Published on Haaretz
It’s the same queasy feeling as I had after the last two wars in Gaza; so much death and destruction, so little progress toward a long-term solution that neither the leaders of Israel nor Gaza want.
Watching the scenes of Gazanscelebrating Hamas ” victory’in the conflict with Israel made me feel heartsick. Despite my firm belief that there must be a Palestinian state, Hamas is my enemy, and a brutal enemy, and I hate to see their supporters jubilant. I would understand the relief of Gazans that our attacks had stopped, but the fact that Hamas is declaring victory is an explicit assessment that they won and we were defeated.
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On any objective scale this would seem not just absurd but obscene. If the widely reported numbers are accurate, the war caused the deaths of more than 2,100 Palestinians, including almost 500 children, and the devastation of whole Gaza neighborhoods. The Hamas secret tunnels were exposed and destroyed, and Hamas used up much of its missile arsenal, causing relatively few casualties on Israel’s side.
We lost 70 Israeli soldiers and civilians, each one dear to us, each loss painful, terrible for every family, and residents of the south went through another harrowing summer, but there was no existential threat to our nation, and nothing to compare to the nightmare the Gazans lived through for seven weeks.
If Palestinian suffering was so vast, why do they seem so elated while we feel so disappointed and anxious? What are they celebrating? Their survival? But thousands did not survive, and tens of thousands have no homes. Their steadfastness? They had no choice. They had no place to run, and if they tried to surrender, Hamas would have killed them.
I know that Hamas has to put on a show to justify the horrors they brought upon their people. Their leaders are narrow-minded men, adhering to a primitive code that idealizes martyrdom in lieu of compromise and hope, and they have to keep the testosterone pumping among their foot soldiers. Not only do they try to kill us indiscriminately, they sacrifice Palestinian lives in a way we find incomprehensible. So they must pretend that they won to keep up the morale of a population that is mourning its dead, tending its wounded, trying to find food, water and shelter and struggling to stave off diseases that are rapidly spreading through the population.
There is clearly a cultural chasm that even many of us on the left who have been lobbying for decades for a Palestinian state find difficult to cross.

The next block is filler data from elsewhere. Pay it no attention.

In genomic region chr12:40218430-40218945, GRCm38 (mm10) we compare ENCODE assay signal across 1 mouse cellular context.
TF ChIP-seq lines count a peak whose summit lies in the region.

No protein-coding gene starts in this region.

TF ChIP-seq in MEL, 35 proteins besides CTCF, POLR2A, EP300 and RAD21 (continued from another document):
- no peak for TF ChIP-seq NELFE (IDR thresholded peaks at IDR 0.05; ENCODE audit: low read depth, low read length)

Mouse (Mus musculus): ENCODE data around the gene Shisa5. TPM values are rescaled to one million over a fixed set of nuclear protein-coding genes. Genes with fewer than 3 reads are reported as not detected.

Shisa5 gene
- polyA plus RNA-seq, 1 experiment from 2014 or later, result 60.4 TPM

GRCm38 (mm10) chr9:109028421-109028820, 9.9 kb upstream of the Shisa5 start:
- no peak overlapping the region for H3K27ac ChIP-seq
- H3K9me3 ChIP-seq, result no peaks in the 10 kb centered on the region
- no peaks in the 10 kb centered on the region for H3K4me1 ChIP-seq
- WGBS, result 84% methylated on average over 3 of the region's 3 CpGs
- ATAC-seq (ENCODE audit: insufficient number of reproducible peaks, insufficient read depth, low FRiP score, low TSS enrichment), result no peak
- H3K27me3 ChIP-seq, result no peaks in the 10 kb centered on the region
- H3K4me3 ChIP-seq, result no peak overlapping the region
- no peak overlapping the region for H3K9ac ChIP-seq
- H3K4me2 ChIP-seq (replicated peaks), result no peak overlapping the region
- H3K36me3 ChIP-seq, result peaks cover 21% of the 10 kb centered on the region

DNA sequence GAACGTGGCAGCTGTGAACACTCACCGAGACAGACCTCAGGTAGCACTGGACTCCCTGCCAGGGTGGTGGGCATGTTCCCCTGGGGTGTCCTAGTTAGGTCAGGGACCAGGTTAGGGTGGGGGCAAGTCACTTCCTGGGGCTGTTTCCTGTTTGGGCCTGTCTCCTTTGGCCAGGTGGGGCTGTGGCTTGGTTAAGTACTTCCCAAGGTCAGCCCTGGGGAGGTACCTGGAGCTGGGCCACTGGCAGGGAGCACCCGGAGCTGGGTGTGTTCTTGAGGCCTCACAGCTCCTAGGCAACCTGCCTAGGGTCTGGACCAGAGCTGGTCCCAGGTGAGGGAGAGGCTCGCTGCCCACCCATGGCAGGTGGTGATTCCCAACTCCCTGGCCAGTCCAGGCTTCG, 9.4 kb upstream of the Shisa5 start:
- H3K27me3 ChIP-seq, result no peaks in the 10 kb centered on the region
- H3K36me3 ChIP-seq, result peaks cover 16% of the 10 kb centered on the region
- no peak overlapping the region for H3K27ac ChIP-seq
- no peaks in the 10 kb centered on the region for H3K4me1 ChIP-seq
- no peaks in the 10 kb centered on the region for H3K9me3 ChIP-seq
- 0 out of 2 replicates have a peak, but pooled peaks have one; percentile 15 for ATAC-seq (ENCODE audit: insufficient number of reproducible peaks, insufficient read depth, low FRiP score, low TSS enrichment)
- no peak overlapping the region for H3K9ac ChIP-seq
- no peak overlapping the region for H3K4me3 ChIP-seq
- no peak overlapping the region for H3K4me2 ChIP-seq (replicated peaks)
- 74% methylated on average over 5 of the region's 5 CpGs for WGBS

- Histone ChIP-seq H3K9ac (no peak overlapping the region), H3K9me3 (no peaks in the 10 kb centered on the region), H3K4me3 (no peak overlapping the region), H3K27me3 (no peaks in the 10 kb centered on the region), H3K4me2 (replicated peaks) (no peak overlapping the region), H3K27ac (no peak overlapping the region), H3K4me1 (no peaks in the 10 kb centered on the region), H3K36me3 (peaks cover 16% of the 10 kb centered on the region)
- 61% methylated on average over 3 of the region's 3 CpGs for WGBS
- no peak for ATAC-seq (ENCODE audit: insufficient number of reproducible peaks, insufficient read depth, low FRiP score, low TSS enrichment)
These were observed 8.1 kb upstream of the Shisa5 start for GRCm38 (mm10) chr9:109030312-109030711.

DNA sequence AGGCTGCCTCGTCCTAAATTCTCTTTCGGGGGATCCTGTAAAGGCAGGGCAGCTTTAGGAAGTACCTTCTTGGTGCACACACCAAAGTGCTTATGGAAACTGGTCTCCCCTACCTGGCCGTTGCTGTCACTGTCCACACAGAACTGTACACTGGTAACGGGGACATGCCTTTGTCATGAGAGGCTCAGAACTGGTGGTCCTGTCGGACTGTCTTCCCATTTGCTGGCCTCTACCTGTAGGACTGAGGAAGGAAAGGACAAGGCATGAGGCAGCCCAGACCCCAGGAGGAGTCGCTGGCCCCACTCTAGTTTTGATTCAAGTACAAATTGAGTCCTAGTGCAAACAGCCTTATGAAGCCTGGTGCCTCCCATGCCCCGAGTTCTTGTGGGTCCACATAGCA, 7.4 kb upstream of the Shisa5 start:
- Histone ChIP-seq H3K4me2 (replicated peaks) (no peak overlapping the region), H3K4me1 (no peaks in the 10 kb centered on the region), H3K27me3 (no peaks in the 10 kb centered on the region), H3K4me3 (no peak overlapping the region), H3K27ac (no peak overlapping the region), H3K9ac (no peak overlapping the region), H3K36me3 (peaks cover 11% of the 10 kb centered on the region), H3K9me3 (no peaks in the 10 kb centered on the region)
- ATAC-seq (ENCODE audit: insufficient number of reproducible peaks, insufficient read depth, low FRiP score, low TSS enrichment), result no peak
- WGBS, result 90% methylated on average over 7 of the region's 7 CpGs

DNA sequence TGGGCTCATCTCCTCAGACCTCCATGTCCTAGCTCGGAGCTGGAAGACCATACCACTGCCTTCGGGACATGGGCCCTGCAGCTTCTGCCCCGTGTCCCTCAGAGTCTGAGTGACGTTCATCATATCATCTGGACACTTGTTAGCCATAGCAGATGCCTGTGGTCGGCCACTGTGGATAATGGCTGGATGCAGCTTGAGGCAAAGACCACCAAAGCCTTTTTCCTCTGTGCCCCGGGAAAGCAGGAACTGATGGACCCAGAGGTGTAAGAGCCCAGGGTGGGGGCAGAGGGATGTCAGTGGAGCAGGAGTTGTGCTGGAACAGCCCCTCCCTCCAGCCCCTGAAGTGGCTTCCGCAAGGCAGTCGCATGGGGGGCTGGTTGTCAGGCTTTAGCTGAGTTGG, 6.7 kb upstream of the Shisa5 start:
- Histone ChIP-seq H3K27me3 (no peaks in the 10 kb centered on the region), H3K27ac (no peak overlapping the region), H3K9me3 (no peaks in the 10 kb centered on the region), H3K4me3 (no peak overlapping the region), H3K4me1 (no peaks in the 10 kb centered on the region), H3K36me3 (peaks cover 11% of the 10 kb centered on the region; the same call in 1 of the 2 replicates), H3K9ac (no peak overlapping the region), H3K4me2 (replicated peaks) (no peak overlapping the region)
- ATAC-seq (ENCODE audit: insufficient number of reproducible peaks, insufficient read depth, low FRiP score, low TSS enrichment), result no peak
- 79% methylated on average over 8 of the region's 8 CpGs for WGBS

And where does this leave the Palestinians? Ever since Arafat spoke out of both sides of his mouth at once, they have continued to be represented by a two-headed entity; one talking peace, compromise and two states, and the other talking Israel’s destruction. This duality has prevented Jewish Israel from taking the leap of trust in Palestinians necessary to make compromise, and helped destroy the left in this country.
I knew our prime minister’s unrealistic demand that Gaza be completely disarmed was as much as a fantasy as our enemy’s calls for a Hamas-controlled seaport and airport, so I was not disappointed that the fantasy of demilitarization was not realized. Thankfully, he chose to spare us the bloody reoccupation of Gaza that would have been required to attempt to achieve this goal.
In the meantime, Israel’s international standing was badly damaged, with those who believe we slipped precipitously from the moral high ground including not only our sworn foes, but some of our most dependable allies and friendly critics. So I ask what we gained from these seven weeks of battle.
Exposing and destroying the tunnels rids us of a threat we didn’t even know was there. A new anxiety – that death or abduction might come not only through the air but from underground – was at least temporarily erased before it could establish itself too deeply in our psyche. It is a genuine achievement, and we will try to console ourselves that it was worth the lives that we lost and the lives we took to eliminate this danger.
Israeli Jews showed remarkable solidarity the summer, and almost universally stepped up to support our troops and the residents of the South, that distant country, almost a full hour away form the country’s center. They bore the brunt of the attacks while the rest of us trundled through our routines in a constant state of distraction, overdosing and detaching ourselves from news reports like recurring addicts, startled awake by the occasional siren.
My leaders are telling me to ignore the Hamas celebrations, that their posturing doesn’t matter, that weachieved our goals. We forced Hamas to accept both a hostile Egyptian mediator and the same terms of settlement that we have been offering all summer. They assure me that Hamas has suffered a huge blow, both to their leadership and their operational capacity, and despite appearances to the contrary, their place at the international negotiating table and the global trough has been diminished, not exalted.
But I have the same queasy feeling I had after our last two wars in Gaza; so much death, so much destruction, and so little progress toward a long-term solution. Our leaders don’t want it and neither do theirs. Can it be that after seven weeks of war, and the horrible lead-up to the conflict, with its kidnapping-murders and explosion of hatred against Arabs within Israel, that we are back to saying it would be better to recognize the Palestinian unity government and try to neutralize Hamas by making Abu Mazen stronger, rather than declaring war on Hamas and continuing to try to undermine the Palestinian Authority? Does all this misery lead to a gigantic, I told you so? The month until the negotiations will surely be used by both sides to design new attack strategies. We will have to wait to see if this period of time yields new peace strategies as well.